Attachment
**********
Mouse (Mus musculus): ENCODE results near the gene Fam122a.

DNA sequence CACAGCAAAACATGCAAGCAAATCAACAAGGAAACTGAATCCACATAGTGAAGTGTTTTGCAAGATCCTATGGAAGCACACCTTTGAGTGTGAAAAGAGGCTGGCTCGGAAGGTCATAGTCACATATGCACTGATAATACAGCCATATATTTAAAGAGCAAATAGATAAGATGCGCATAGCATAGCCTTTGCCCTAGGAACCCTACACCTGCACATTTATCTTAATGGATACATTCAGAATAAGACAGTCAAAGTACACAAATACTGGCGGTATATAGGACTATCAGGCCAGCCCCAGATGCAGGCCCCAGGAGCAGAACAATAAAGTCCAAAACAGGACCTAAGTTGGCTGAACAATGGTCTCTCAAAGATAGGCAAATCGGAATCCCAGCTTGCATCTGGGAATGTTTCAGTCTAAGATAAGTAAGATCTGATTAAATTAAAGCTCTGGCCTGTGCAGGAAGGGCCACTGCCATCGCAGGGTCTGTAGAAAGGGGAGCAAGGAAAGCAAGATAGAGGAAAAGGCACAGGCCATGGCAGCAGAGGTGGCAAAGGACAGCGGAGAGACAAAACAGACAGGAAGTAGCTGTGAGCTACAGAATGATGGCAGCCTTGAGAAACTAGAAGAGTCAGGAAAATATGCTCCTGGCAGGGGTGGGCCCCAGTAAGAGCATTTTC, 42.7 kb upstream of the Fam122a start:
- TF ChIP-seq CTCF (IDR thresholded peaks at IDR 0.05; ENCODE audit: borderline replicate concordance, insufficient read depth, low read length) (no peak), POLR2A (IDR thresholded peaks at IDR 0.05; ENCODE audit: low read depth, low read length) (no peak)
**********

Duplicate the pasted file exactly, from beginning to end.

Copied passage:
Mouse (Mus musculus): ENCODE results near the gene Fam122a.

DNA sequence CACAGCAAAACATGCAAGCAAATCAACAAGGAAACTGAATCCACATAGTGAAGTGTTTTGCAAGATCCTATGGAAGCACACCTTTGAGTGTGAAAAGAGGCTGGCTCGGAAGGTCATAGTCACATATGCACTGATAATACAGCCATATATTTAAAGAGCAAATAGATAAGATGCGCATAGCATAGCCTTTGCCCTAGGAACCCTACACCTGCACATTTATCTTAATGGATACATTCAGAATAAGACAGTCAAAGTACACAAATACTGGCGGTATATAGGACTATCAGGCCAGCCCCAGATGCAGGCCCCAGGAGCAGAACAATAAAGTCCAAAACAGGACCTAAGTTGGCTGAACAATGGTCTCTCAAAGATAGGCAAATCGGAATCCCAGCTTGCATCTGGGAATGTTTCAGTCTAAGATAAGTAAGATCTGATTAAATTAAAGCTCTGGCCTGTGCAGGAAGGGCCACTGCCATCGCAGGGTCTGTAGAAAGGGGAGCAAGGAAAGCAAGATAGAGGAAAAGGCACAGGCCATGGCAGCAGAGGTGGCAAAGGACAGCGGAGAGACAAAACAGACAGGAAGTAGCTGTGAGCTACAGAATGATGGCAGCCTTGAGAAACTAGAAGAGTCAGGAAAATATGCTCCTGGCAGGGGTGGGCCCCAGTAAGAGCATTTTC, 42.7 kb upstream of the Fam122a start:
- TF ChIP-seq CTCF (IDR thresholded peaks at IDR 0.05; ENCODE audit: borderline replicate concordance, insufficient read depth, low read length) (no peak), POLR2A (IDR thresholded peaks at IDR 0.05; ENCODE audit: low read depth, low read length) (no peak)